GLENN: And all of a sudden we’re just out. This could happen in a three-day, four-day, five-day period where all of a sudden the world has changed. The banks are closed. You don’t have access to money. $300 out of the ATM. That’s all you can get.
JAMES: Right. Gas and grocery money. That’s about it.
GLENN: That can go on for?
JAMES: Weeks, months. Hey, if you have your gas and groceries, what else would you need? That would be the point. They wouldn’t steal your money. You just couldn’t get it. It’s not just stocks. It’s money market funds. You wouldn’t be able to redeem those. Close the stock exchange. Say, hey, we’re not stealing your equity. But we’ve converted it to private equity.
GLENN: You said they wouldn’t steal things. Well, they did in Cypress.
JAMES: It’s state power.
GLENN: The state comes in and says, everybody gets a 50 percent haircut. So whatever you have, you lose 50 percent of it. To me, that’s theft. This is all going on. The state starts to crock down. Everybody is kind of pinned into their own place. What does it — what does it look like afterwards?
JAMES: Well, now there are a couple of states to the world. So maybe everybody will just acquiesce. That’s actually a lot of history. When things get bad, people just say, hey, don’t bother me. I’ll go alone with this. But you could see the outbreak of money riots. You could see people in the streets, protesting not social conditions, but financial conditions. Of course, we have a heavy militarized police ready to respond to that with tear gas and flash bang grenades and they’re armored up with all this money from the federal government. So they’re ready.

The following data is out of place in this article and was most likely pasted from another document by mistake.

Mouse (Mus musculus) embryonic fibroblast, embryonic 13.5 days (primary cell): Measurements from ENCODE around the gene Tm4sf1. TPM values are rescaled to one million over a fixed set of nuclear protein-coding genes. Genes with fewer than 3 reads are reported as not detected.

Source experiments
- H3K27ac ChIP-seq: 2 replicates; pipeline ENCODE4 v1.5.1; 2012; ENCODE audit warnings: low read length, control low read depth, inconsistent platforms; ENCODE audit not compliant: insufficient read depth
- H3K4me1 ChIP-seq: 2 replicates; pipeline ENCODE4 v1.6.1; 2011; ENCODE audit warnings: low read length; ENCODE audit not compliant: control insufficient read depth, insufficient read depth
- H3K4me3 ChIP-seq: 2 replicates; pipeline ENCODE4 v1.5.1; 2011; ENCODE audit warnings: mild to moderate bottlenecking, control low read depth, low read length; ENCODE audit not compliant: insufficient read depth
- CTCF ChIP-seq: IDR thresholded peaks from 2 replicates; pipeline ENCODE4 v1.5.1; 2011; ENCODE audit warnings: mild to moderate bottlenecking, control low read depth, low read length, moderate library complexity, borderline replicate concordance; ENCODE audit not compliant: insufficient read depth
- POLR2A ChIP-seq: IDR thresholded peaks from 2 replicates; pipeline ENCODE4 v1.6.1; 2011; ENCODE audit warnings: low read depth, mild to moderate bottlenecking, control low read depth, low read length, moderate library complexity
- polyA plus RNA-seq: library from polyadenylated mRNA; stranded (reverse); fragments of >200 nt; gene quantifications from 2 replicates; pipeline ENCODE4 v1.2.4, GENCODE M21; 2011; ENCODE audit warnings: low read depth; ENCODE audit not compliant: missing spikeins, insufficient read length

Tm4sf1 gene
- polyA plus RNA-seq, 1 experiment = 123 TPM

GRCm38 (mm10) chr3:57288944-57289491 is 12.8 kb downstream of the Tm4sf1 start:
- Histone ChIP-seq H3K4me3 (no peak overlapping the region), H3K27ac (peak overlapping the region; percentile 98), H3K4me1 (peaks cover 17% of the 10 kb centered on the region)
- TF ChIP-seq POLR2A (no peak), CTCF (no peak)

The Daily Reckoning piece, In the Year 2024, is an interesting read, too. Yes, dystopian; yes, shocking, but reasonable. It describes a future in which the collapse just described has happened. The financial structure of the world has come down to three currencies: the dollar in the Americas; the Euro in Europe, Africa and Australia, and the "Ruasia", a new currency that combines the old Russian ruble, Chinese yuan and Japanese yen in a currency for Asia. All the gold in the world has been confiscated and buried in a secure vault so that nobody ever tries to use it as money again, and no country can create a gold-based economy. All G-20 nations contributed their national gold to the vault. All private gold was forcibly confiscated and added to the Swiss vault as well. All gold mining had been nationalized and suspended for "environmental reasons". Land and personal property were not confiscated, because much of it was needed for living arrangements and agriculture. Personal property was too difficult to confiscate and of little use to the state. Fine art was lumped in with cheap art and mundane personal property and ignored.